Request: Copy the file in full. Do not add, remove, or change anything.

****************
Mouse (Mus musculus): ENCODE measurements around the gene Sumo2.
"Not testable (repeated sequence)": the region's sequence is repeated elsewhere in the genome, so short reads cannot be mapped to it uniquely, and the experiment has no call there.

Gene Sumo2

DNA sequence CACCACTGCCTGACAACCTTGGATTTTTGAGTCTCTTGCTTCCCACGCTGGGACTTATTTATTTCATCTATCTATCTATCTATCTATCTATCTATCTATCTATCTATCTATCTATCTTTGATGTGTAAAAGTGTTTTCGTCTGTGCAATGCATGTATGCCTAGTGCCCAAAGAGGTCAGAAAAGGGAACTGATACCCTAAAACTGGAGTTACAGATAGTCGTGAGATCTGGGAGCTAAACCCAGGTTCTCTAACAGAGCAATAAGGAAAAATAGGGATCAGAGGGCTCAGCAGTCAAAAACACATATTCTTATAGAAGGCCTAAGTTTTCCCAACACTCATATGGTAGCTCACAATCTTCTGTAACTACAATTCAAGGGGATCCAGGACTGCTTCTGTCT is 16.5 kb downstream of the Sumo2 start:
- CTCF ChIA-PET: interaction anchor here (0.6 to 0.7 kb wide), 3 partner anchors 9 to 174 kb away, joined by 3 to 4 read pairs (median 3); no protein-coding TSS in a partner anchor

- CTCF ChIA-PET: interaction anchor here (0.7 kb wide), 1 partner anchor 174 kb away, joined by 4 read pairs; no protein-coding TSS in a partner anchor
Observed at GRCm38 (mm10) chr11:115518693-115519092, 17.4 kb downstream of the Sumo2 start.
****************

Mouse (Mus musculus): ENCODE measurements around the gene Sumo2.
"Not testable (repeated sequence)": the region's sequence is repeated elsewhere in the genome, so short reads cannot be mapped to it uniquely, and the experiment has no call there.

Gene Sumo2

DNA sequence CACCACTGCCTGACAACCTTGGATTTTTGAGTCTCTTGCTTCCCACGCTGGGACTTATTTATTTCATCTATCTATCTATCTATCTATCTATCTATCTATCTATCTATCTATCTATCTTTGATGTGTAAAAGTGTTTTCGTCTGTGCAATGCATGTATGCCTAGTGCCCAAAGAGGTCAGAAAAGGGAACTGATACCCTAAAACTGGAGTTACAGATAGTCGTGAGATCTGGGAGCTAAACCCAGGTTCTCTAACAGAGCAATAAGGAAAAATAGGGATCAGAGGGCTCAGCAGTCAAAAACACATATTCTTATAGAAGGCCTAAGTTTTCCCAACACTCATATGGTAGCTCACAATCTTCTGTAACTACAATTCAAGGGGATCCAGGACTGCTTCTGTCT is 16.5 kb downstream of the Sumo2 start:
- CTCF ChIA-PET: interaction anchor here (0.6 to 0.7 kb wide), 3 partner anchors 9 to 174 kb away, joined by 3 to 4 read pairs (median 3); no protein-coding TSS in a partner anchor

- CTCF ChIA-PET: interaction anchor here (0.7 kb wide), 1 partner anchor 174 kb away, joined by 4 read pairs; no protein-coding TSS in a partner anchor
Observed at GRCm38 (mm10) chr11:115518693-115519092, 17.4 kb downstream of the Sumo2 start.